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  • Writer's pictureDiem Burden

So you're building up your author footprint online but not monetising?

Updated: Feb 4, 2020

In nine months time I'm going to quit the day job and become a full-time writer. (Jealous, huh?) Yup, my dream has arrived, and hopefully I'll become one of the lucky authors that's able to make a living from writing. I have no illusions - it'll take years of hard work and commitment but I have this inner belief that I'll do it.

Now, I've had a reasonable online presence for a number of years now, and have even been ranked in 'the top 20% of social media users' in the world by (That figure went up to the top 5% for 'influence in writing').

My books have been downloaded, on average, 50 times per month via passive advertising for the last 5 years or so. Not bad, considering I haven't been doing anything to help sell my books for the last four years. Indeed, my book End of the Road has never been lower than #2 in its category since it was published, often sitting pretty in the #1 position. (No, I don't know how I did it!).

However, the income from these books is negligible, to say the least. There is no way on this earth I could live off the profits of these four books, even with very active promotion. I fully understand that my book list needs to grow substantially, and that I need to get in on serious promotion of my work before I'm gonna see any form of income that might just pay for the websites and apps I need to help manage my book business, let alone the coffee and bacon sandwiches and gin.

So let me get to my point. I need to have an income to live off, principally from my books, one that will slowly grow and grow to allow me to achieve that. But I should also consider other sources of income too. After all, I will be sending a lot of visitors from my website, social media, newsletter etc to Amazon and to Smashwords to buy my books, and surely they should reward me for doing so? And over the next few years, those numbers should hopefully grow substantially, and therefore my reward too?

How come nobody told me about this..!

Most visitors, once they arrive at a book page such as on Amazon, often click around on to other books and/or merchandise, buying other products after I send them there (after buying my books, I hope!).

And Amazon will actually pay me for this service. Amazon and Smashwords both have affiliate programmes, as do many other sites, and it is these we should sign up to from the start. An affiliate programme is simple for authors such as me. When I paste a link to one of my books, instead of getting that link off the internet address at the top of my browser, I get it from Amazon or Smashwords via my affiliate account, and a code (or associate ID) unique to me gets added to it by them. The link behaves in exactly the same way as any link, and sends the prospective buyer off to my chosen book. The difference is now, if they buy my book I not only get my author royalty as usual, but I also get a percentage more (up to 12%) for sending them there in the first place. Amazon is basically rewarding me for doing so. And what's more, if my buyer decides to shop around and buy other books at the same time, I get commission for that too. And this is true for up to 24hrs of them landing at Amazon. With Smashwords, it's 48hrs and up to 80.5%!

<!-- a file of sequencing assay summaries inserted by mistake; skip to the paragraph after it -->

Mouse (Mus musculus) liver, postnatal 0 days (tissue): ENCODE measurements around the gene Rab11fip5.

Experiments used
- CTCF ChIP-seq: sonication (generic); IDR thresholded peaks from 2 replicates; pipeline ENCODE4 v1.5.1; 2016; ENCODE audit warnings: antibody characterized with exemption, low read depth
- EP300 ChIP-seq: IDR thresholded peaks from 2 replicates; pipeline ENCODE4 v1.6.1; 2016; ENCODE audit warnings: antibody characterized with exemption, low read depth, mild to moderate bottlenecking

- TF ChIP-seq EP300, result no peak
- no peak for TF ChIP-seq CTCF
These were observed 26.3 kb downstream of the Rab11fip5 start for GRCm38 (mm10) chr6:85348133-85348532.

I think back over the last five years of how many people I've sent to Amazon and what money I might have missed out on. No more. I've just spent 30 minutes changing my links to affiliate links and will, from now on, do so for every link I make with each new book launch.

The only thing you have to do is add a text to your page (see below) to let people know you make money if they click through and buy stuff. Do this, or you could have your account suspended!

“[Insert your name] is a participant in the Amazon EU Associates Program, an affiliate advertising program designed to provide a means for sites to earn advertising fees by advertising and linking to [insert applicable site name].”

Be warned, this is not a way to make loads of money quickly, and a website full of Amazon links is gonna piss people off, but if you are in this for the long run, and are serious about growing your online presence and brand, then you need to be in the habit of doing this from the beginning.

And whatever you do, do not put Amazon Affiliate links in emails or they will suspend you.

(Warning: Affiliate links below)

Another affiliate programme useful for authors is the social media management company Crowdfire Inc.

Do you know of any others? Please add them to the comments below, thanks.

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